How to Survive an Overbearing Mother

Author Tracy Smith
December 17, 2018

Mothers are fiercely protective and use their intuition and maternal instincts to guide and nurture their young.  Mothers attempt to teach their children survival mechanisms so that they can be fully functioning, successful, and independent members of society.  As their children grow and develop, mothers attempt to foster their emotional and intellectual growth, instill morals and values, and provide practical advice and reassurance along the way.  At some point, mothers determine that their children have all of the necessary tools to metaphorically “leave the nest and fly.”  But, what happens when a mother does not allow her children to spread their proverbial wings and fly?  What occurs when a mother is too overbearing to even allow her children the opportunity to take a step out of the nest?  How is a child to survive under these circumstances?

mother kissing her baby

Overbearing mothers are often difficult to manage and represent a formidable challenge to their children.  On one hand, children are distinctly aware that their mothers are acting out of love, while on the other hand, they wish that they were loved just a little bit less.  An overbearing mother isn’t easy, but there are several ways to successfully navigate them.

First and foremost, strong boundaries need to be set between you and your mother.  An overbearing mother knows no boundaries and will step in, invade space, and take over at every possible turn.  They will spring into action and jump right into any situation, regardless of whether it is warranted or even appropriate.  It is critical to be clear and to explain what the boundaries and expectations are in all types of situations.  For example, if you are hosting a holiday, an overbearing mother is likely to swoop in with her superhero cape and start dictating orders and making decisions.  At this point, it would be critical to let your mother know that you will be making the decisions, creating the menu, inviting the guests, and cooking entrees to how you see fit.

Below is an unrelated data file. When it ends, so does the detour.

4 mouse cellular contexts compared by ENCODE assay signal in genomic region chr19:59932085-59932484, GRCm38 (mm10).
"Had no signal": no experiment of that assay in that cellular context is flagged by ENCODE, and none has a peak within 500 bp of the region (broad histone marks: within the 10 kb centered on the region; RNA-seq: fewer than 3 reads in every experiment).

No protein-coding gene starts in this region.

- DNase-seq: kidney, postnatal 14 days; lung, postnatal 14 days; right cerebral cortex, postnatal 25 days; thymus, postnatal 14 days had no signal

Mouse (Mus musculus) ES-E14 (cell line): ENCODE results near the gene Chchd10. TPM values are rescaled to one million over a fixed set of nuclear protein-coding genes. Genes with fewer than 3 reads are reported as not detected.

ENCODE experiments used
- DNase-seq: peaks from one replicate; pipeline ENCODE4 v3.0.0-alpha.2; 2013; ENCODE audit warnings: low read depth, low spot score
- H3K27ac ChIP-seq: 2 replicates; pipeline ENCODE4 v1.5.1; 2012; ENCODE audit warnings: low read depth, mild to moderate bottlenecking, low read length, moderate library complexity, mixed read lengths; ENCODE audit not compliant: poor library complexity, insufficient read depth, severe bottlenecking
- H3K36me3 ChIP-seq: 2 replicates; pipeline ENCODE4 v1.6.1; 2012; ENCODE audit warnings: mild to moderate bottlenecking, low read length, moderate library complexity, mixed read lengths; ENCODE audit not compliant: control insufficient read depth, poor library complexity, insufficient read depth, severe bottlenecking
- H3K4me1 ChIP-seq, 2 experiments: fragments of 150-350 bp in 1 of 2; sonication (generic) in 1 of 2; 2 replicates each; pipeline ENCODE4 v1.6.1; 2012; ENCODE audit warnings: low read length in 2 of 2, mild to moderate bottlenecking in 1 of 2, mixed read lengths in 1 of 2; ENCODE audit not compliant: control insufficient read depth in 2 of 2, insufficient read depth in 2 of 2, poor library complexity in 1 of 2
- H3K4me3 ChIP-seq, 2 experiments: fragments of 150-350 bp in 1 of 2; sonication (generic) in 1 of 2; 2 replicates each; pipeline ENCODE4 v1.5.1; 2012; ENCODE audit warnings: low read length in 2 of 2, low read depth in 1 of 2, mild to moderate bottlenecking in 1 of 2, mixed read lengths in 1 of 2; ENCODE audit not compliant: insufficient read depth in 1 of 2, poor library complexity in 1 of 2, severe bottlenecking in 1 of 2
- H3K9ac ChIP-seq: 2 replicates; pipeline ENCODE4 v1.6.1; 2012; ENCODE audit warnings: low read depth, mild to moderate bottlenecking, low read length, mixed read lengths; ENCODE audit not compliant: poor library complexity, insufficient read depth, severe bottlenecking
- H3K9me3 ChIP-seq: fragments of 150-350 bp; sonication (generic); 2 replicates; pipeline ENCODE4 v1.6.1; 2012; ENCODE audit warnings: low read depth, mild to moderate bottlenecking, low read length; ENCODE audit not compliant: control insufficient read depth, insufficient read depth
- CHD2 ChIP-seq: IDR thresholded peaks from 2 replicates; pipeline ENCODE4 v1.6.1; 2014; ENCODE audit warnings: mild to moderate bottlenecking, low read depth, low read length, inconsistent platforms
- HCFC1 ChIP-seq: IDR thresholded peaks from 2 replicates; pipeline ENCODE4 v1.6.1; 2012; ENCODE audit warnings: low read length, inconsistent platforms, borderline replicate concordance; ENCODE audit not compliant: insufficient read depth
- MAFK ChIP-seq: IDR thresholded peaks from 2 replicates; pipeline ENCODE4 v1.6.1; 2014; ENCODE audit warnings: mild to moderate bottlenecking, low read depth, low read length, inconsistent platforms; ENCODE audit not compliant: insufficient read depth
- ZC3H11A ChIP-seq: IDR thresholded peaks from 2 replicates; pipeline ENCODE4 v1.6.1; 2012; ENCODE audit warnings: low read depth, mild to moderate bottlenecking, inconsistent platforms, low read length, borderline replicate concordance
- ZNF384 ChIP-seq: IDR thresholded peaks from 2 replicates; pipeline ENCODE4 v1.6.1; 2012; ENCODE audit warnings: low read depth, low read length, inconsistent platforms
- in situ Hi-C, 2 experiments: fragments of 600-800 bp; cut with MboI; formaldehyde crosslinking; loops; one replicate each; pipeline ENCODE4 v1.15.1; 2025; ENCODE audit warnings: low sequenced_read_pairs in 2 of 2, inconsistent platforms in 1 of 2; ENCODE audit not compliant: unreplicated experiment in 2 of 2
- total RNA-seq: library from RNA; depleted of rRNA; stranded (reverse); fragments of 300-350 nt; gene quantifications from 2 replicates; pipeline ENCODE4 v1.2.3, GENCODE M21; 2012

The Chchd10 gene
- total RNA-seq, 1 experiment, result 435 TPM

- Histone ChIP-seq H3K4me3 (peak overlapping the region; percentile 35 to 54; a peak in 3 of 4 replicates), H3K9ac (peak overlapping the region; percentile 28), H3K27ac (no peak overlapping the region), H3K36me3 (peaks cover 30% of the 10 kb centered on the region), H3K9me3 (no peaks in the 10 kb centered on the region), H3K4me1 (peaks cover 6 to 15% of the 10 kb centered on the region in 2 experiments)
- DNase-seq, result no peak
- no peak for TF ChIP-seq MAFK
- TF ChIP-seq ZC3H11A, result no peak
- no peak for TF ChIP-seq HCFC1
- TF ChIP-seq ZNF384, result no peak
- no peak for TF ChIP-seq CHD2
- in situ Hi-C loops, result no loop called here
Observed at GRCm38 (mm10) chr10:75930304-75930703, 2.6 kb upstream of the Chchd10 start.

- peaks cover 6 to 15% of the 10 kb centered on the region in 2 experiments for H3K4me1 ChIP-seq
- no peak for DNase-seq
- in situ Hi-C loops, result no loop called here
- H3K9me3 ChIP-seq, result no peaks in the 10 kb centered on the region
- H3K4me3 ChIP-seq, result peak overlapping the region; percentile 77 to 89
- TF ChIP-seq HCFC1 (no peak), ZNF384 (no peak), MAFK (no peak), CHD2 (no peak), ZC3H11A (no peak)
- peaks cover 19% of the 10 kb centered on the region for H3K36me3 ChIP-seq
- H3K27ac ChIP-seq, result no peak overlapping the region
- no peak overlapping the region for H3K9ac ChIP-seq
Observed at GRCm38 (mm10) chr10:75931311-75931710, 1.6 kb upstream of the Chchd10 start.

Secondly, expect manipulative tactics and pushback.  A large part of an overbearing mother’s identity lies in being a mother and helping her children.  Some overbearing mothers do not have any identity outside of their children.  Thus, if boundaries are set, an overbearing mother may feel that her very sense of self is threatened, leading her to become argumentative and defensive.  She may use manipulation to blur the boundaries that you are trying so hard to create, with the sole purpose of returning to a more comfortable, status quo.  She may employ a guilt trip, accuse you of not caring about her or her feelings, or utilize passive-aggressive techniques such as the silent treatment to get what she wants.  Do not fall for these tactics and see through them for what they are, thinly veiled attempts to get what she wants.  Redirect your mother, let her know that you are adhering to the boundaries that you have set, and ask her to respect you enough to honor them.

Encourage you overbearing mother to forge a life of her own that has nothing to do with you or her maternal role.  Help her to develop her own interests, hobbies, and relationships.  If your mother can focus on other things besides you, it will likely benefit the both of you.

Finally, be grateful, show respect, and ensure your mother that you love her.  Let her know how appreciative you are for all that she has done for you and for all that she continues to do for you.  Let her know that your desire for independence is not a sign that you no longer need her.  Rather, it is an opportunity for you to use the very wings that she gave you and show her how well she taught you to fly.

Author Tracy Smith

Tracy is a Licensed Professional Counselor and is a clinical supervisor for a Community YMCA. Tracy has over 12 years of experience working in many settings including partial care hospitalization and intensive outpatient programs, community agencies, group practice, and school-based programs. Tracy works with clients of all ages, but especially enjoys working with the adolescents.

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